When one holds a set of beliefs sufficiently firmly to begin to risk the doctrinaire, it can be extremely salutary, if a tad uncomfortable, to be confronted with a person whom one cannot refrain from admiring, but whose beliefs include a number which are diametrically opposed to one's own. Thursday's Brown Bag provided that experience for me, and I think for a number of others present. By way of a videotape put out in 1966 by the MAA, we were all introduced to a gentleman about whom many of us had heard for a long time, to wit, R.L. Moore. Throughout the century (or thereabouts) that he was on the faculty at the University of Texas his style and methods were such that the absolutely standard phrase to be heard was not "I took topology from R.L. Moore", but "I took an R.L. Moore course." He launched the careers of an incredible number of very strong mathematicians, and many of them, and their students and their students' students, have gone on to teach "R.L. Moore courses", though I suspect generally at least somewhat modified ones.
So how did an R.L. Moore course work? Well, for a start, with no one but students at the board. Moore would give out problems with the understanding that students would neither look in a book nor confer with anyone, including each other. Students would then come to class and volunteer to put solutions on the board for the rest of the class to observe and criticize. To observe, that is, if they had a solution themselves. A student who was still working on a problem was encouraged to get up and leave the room so as not to lose the opportunity to think it through for himself. Moore was clear and explicit about the fact that one ought to be unhappy at seeing someone else's solution to a problem rather than coming up with one's own, although (and this I would love to have seen pursued a little further on the film) he also said that it was not invariably the case that getting up and leaving was the right thing to do.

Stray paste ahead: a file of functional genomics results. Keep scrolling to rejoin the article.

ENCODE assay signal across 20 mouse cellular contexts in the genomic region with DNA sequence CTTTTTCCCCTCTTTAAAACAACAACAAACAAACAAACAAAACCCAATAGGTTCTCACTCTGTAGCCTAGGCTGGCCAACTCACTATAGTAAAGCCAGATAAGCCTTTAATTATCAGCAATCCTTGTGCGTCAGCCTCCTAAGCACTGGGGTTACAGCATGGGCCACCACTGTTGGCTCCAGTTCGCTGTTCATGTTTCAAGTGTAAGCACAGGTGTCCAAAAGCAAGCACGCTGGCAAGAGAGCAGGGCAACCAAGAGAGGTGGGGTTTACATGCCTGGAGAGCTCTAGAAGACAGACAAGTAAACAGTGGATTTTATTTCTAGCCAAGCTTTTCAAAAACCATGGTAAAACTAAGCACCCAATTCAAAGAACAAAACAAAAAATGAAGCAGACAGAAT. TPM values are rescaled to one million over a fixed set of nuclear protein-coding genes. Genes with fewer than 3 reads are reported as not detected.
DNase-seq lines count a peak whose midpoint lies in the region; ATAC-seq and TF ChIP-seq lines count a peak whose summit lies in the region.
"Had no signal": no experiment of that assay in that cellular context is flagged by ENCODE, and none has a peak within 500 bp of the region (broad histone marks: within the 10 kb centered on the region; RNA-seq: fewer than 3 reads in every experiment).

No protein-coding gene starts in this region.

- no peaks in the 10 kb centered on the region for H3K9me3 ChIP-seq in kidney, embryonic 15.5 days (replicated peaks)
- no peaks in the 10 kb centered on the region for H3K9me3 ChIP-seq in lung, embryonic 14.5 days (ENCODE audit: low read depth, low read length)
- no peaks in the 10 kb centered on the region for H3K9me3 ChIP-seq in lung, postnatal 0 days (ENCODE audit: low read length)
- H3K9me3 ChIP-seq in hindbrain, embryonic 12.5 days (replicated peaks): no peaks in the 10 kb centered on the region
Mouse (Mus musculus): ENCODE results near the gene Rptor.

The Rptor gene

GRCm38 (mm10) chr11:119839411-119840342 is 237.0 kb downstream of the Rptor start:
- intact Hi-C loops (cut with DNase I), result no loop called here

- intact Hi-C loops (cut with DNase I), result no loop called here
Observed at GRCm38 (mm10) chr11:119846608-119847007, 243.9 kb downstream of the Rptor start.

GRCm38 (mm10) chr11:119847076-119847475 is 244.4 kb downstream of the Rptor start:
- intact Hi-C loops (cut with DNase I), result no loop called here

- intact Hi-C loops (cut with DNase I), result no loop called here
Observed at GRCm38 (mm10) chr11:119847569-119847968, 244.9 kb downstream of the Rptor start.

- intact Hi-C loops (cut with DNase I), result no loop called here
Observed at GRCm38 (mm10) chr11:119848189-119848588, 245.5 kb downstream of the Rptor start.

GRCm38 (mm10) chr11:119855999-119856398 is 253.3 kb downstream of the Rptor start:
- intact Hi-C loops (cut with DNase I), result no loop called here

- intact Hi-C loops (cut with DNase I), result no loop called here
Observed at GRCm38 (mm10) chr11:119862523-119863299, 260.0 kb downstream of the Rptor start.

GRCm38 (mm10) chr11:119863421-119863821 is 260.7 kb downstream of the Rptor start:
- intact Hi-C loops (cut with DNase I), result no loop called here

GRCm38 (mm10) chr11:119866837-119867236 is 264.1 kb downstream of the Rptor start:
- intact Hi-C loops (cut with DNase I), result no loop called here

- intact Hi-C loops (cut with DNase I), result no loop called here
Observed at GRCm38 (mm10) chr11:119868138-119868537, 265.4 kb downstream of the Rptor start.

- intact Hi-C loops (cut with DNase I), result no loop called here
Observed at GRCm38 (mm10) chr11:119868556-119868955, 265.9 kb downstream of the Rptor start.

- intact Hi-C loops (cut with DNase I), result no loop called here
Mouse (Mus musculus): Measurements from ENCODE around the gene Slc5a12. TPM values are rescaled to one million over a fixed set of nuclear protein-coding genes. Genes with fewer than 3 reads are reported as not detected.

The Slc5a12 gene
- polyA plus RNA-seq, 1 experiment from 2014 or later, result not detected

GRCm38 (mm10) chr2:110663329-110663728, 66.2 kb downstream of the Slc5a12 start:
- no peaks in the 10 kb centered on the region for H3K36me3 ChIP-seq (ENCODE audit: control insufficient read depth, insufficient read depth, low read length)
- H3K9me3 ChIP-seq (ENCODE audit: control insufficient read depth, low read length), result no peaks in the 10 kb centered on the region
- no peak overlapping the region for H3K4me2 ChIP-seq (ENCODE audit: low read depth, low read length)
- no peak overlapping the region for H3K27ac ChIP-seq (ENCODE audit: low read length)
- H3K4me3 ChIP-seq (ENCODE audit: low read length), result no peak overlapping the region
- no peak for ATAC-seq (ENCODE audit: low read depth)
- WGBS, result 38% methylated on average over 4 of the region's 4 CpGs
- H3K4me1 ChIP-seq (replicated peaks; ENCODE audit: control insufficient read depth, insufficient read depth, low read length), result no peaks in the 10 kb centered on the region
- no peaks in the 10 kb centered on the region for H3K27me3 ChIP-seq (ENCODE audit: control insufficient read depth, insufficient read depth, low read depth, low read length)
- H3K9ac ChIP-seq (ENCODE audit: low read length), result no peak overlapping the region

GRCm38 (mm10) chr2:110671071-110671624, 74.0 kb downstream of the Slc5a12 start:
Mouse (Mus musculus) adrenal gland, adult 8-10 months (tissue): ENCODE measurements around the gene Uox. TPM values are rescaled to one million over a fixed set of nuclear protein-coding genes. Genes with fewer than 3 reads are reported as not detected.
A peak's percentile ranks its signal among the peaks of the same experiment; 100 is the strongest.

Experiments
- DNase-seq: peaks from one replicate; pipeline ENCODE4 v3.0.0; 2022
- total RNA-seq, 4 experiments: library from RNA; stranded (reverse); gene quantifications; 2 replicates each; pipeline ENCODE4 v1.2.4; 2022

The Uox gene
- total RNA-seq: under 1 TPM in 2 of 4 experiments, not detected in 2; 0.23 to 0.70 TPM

So where does this run afoul of my firmly held notions? Certainly not over having students at the board -- students' intellectual autonomy is one of my dearest goals. Certainly not over having a course structured around problems -- I don't think it can be done that extremely in most subjects, but it's an enviable possibility. But forbidding students to work together, now there I have trouble. And having class be explicitly a competition to be the firstest with the mostest -- at that I balk, and will continue to do so.
We watched the whole film, which ate up all the official discussion time. A few of us sat around for a bit, though, talking it over. I mentioned my concern for the weaker students and expressed a conviction that Moore didn't mind acting as a filter to screen out some students. The conviction later began to fade as I thought about the delightful and delighted expression on Moore's face when the camera caught him chatting with random groups of students, clearly not just a chosen few. And it wound up completely squashed by a spontaneous note from a friend to whom I had mentioned the Brown Bag. She studied with Moore, and like every one of the many students of his that I have met over the years, speaks of him with a concentrated blend of awe and affection. She wrote, "I am puzzled by the misunderstanding of those who think he was an elitist or a man hostile to the less bright student, since I have never, before or since, encountered another person so totally engrossed the welfare of the students, all of them, from the best to the worst."
I'm hanging onto my convictions about how I will teach. But if I seem to be in danger of believing that it is the only way to teach, please, somebody sit me down in front of the R.L. Moore movie again! --